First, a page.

Last year was not a good year for data protection – but it did teach several valuable lessons. The most noteworthy being that the current measures of protecting data are woefully inadequate.
Seeing as conventional data protection isn’t cutting it, if you want to protect your data you need to look to some of the ‘secrets’ that can be gleaned from the events of 2018. From them it appears that there are five things that will matter most if you want to protect your data in 2019:
1. Priority and board-level access for the CISO
The role of the CISO (Chief Information Security Officer) has been much debated, but one thing is clear: More priority must be provided to them. That lesson was illustrated when Facebook’s executives failed to heed the warning from their CISO that could have helped prevent (or at least manage) the Russia-linked activity on their site.
Suffice to the role of the CISO needs to be expanded in 2019 to give them more access and allow them to influence decisions that can affect data protection.
2. Compliance with data privacy and protection regulations
Due to the many data breaches that have taken place over the years, calls for increased regulation of data privacy have increased. The EU has responded with their General Data Protection Regulation (GDPR) and Apple’s own CEO Tim Cook has publically called for GDPR-like regulation in the U.S.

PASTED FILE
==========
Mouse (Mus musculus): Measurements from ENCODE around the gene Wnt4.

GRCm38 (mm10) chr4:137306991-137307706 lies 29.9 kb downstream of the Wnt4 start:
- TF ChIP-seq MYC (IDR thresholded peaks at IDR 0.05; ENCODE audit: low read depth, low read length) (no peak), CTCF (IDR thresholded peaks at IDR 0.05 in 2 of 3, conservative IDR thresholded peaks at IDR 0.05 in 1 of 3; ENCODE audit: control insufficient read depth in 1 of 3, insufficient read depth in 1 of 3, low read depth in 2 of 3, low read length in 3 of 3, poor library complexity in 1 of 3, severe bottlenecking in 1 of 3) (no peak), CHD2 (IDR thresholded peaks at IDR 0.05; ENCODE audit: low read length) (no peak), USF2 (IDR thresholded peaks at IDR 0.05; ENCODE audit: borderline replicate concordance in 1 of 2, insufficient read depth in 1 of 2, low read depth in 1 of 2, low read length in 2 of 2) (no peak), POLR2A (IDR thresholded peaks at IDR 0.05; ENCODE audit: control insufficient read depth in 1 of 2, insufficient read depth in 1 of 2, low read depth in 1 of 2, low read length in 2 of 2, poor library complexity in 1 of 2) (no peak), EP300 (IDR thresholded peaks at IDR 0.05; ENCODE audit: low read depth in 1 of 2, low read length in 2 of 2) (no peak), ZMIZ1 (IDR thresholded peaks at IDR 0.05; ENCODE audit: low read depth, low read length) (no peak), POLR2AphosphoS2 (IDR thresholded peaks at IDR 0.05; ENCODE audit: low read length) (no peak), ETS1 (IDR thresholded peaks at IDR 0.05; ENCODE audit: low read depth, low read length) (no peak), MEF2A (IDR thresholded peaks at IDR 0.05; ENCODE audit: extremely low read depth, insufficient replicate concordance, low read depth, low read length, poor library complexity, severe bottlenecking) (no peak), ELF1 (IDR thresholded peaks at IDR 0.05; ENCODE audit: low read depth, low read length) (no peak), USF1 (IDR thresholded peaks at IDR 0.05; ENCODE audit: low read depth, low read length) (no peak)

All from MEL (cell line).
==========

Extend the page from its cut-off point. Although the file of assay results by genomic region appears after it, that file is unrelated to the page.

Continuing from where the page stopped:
Compliance to any new and existing regulations is a good starting point for data protection in 2019.
3. Measures to stem insider threats
Protecting against external threats is all well and good, but events of the last years clearly show that a significant number of data breaches are caused by insider threats. Measures need to be implemented to stem such threats, and the best option seems to be to use employee monitoring software such as WorkExaminer to provide oversight and monitoring of any sensitive data.
4. Training and oversight for all privileged users
The oversight that WorkExaminer can provide should extend to the activities of all users with privileges to access data. That includes not only employees, but third-party vendors and anyone with network-level access.
By tracking activity at a user level with WorkExaminer and monitoring internet and computer usage, potential threats can be identified early. Training in data security can help too – and will be an excellent way to explain the monitoring that is being carried out.
5. Automated security measures
Expecting to manually spot risks is not very feasible. For employee monitoring software such as WorkExaminer to be effective it needs to have automated security measures. That can be customized in the software itself, and reports can be configured to provide easy access to relevant data.
The key is to be proactive and handle each of the five things outlined above as part of your data security preparation for the year. A good place to start is by becoming more familiar with WorkExaminer, and the features that it brings to the table to provide oversight and track potential insider threats.